# How do electrons choose their path?

                    Wire A
-----R-----
/           \
------I--->-[P]--             ---------I-->
\           /
-----R-----
Wire B


Wire A and B both have a resistance of $$R$$ and a current of $$\frac{I}{2}$$ flows through each of the wires. How come electrons know which wire path to choose in this configuration?

What I am thinking is if we consider electrons at point P are in a state $$\frac{|A\rangle + |B\rangle}{\sqrt{2}}$$ and at the junction some kind of measurement occurs which leaves half of the electrons in the state $$|A\rangle$$ and the other half in the state $$|B\rangle$$.

Could you please explain how exactly does this work? Please point out why the argument given above is right or wrong (or at all relevant) in this situation.

EDIT: How can one derive basic laws for series and parallel circuits from more basic principles?

• The formal theory of conductivity is probably of interest here: I'll just link to wikipedia's introductory article en.wikipedia.org/wiki/Classical_and_quantum_conductivity
– j.c.
Nov 18 '10 at 18:38
• This question is based on incorrect assumptions. Superposition only occurs mainly for free electrons (like the one in double-slit experiment). But in metals electrons are hitting the lattice all the time therefore essentially being in thermal equilibrium with the lattice. Considering that the wire is probably at room temperature, you can't really observe genuine quantum effects: they have all being smoothed out and it's all classical physics. Nov 18 '10 at 19:12
• Also, electricity is not really carried by free travelling electrons (just like water is not really carried by waves) en.wikipedia.org/wiki/Electric_current#Drift_speed Nov 18 '10 at 20:14
• Can somebody show me some equations about this? Actual math behind this thing (wave nature, statistics etc whatever) but I want equations that are more basic than Ohm's laws. See edits. Nov 18 '10 at 20:39

To speak of quantum state, the electrons should be coherent, have a non-negliglible de Broglie wavelength. On the other hand, a non-zero resistance imply a nonnegligible dissipation and is sure to break any coherence. Your pure quantum state is then quickly turned into a classical probabilistic mixture, and your electron behaves exactly like a water drop in a river which separates itself into to branch in front of an island: its trajectory depends on its position inside the cable, relative to impurity.

Edited :

To be more quantitative, the quantum effect can roughly be seen on a length of the scale Λ, where Λ is the thermal de Broglie wavelength, given by : $$\Lambda = \frac{h}{\sqrt{2\pi mkT}} \simeq 10^{-11}\mathrm{ m}$$ where the numerical application is for an electron at room temperature. The quantum effects are therefore already negligible at the nanometric scale.

Think of it as a queue of people trying to enter a building with two entrances, both the same size and length. As people push each other, and as the people on the front move, queue proceeds, and statistically on equal amount in both entrances provided they are identical.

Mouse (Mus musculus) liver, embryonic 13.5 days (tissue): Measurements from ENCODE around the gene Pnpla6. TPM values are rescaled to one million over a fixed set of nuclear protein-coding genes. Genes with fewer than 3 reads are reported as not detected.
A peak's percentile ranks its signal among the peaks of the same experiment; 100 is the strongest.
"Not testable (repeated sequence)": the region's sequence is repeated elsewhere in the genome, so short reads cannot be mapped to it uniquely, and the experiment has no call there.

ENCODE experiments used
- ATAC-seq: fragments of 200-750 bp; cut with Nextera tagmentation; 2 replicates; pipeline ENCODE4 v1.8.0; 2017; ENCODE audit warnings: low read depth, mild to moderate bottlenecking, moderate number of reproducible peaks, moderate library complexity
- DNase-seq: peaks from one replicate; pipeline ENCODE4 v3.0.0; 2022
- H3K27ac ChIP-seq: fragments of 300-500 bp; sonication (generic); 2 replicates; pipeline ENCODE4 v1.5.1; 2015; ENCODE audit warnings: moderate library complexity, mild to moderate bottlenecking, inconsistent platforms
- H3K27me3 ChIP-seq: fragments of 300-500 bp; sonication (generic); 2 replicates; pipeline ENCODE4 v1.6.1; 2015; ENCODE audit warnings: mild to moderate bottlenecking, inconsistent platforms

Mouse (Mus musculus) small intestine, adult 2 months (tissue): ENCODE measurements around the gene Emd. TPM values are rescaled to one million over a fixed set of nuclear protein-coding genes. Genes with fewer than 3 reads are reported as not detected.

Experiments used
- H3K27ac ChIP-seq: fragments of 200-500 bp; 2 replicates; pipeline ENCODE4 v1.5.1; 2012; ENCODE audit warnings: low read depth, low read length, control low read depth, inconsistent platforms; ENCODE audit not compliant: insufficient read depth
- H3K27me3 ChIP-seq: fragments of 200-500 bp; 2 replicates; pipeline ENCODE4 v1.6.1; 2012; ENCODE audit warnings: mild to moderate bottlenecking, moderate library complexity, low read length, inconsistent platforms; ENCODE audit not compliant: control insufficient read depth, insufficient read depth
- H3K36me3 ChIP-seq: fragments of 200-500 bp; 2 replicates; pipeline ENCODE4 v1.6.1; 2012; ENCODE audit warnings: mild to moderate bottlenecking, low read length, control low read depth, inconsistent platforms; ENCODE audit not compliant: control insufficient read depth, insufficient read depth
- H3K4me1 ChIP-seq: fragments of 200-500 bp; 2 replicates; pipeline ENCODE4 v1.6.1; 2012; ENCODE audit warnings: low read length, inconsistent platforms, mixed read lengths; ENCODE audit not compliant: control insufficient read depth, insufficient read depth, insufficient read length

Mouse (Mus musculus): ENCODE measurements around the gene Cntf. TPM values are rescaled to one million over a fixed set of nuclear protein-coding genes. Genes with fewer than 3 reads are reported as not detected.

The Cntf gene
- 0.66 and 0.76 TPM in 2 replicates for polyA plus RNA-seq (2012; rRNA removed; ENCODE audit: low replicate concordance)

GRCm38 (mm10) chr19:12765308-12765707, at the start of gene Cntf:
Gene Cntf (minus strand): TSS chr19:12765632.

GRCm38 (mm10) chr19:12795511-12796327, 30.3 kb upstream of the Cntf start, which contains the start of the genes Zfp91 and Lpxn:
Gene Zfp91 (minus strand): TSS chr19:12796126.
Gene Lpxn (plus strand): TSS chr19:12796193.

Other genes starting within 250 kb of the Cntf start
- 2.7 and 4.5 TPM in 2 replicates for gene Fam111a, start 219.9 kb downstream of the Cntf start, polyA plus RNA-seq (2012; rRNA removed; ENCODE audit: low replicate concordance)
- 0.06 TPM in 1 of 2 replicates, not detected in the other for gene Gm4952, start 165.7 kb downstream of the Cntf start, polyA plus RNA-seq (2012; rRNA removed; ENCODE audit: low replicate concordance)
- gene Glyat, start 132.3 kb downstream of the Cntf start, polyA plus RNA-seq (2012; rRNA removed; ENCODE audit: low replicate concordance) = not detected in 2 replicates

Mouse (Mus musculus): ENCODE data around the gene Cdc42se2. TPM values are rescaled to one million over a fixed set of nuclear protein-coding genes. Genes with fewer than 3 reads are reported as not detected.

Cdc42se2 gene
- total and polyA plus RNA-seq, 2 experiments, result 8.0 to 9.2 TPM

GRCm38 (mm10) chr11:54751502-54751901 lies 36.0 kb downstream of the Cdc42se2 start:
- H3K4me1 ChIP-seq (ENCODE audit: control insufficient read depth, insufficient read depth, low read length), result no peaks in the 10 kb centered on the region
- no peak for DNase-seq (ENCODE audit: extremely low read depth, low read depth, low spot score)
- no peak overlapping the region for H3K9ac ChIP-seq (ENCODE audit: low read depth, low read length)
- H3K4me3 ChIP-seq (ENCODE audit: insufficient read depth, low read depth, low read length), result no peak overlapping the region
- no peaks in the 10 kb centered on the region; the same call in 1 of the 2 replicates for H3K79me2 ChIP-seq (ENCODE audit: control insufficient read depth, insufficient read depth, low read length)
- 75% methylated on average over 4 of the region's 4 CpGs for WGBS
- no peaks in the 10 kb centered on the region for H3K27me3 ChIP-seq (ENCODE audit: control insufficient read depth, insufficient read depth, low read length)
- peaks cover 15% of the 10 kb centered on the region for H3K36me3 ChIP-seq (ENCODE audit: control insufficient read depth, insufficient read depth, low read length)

Same principle applies for different R's, R and 2R, where one entrance is smaller than the other one.

As for your argument. It is correct mathematically, in my opinion.

• I am getting the impression you do not follow the answers of the questions you asked =).
– Cem
Nov 18 '10 at 19:38
• Yalcin Wrong impression. Doing physics at workplace is bit problematic! (I don't work at swiss patent office ;) So you mean its statistics without quantum mechanics but QM could work right? Nov 18 '10 at 19:41
• Well by definition, QM should work everywhere except for cosmological scales where gravity dominates, however QM calculations for large objects are impossible to carry out. (sorry if my last comment offended you it didn't carry such a purpose)
– Cem
Nov 18 '10 at 19:50
• Wrong impression again! It didn't offend me at all. I took it very cheerfully. :-) Nov 18 '10 at 20:36
• Haha, I must say I'm pleased with being wrong this time.
– Cem
Nov 18 '10 at 21:27

Quantum effects, as others have pointed out are negligible in most wires. If you want to derive from a particle like description of the wires, you'd be best off thinking in terms of gas/fluid dynamics (which is believed to in the continuous limit turn into the transport diffusion equations). You can simulate this on a computer by having an many electrons move ballistically through the material, and randomly scatter with some probability $p$ each time step. This model will give you Ohm's law.

Now granted, if you actually wanted to figure out what the probability $p$ is, and the effective resistance of the wire, things get really complicated and do indeed require quantum mechanics. If you want the math, you'd want to look into the theory of quantum mechanical scattering. The main idea is that an electron will be in a pure momentum p eigenstate, and get randomly placed into a new p' momentum eigenstate. Averaged over a bunch semi-classical particles, the I-V characteristics work out. The justification for this is in truth, somewhat sketchy (the above described simulation has not been formally proved to be the same as using the Boltzmann Transport and Diffusion Equations, we just think it does for appropriate limits).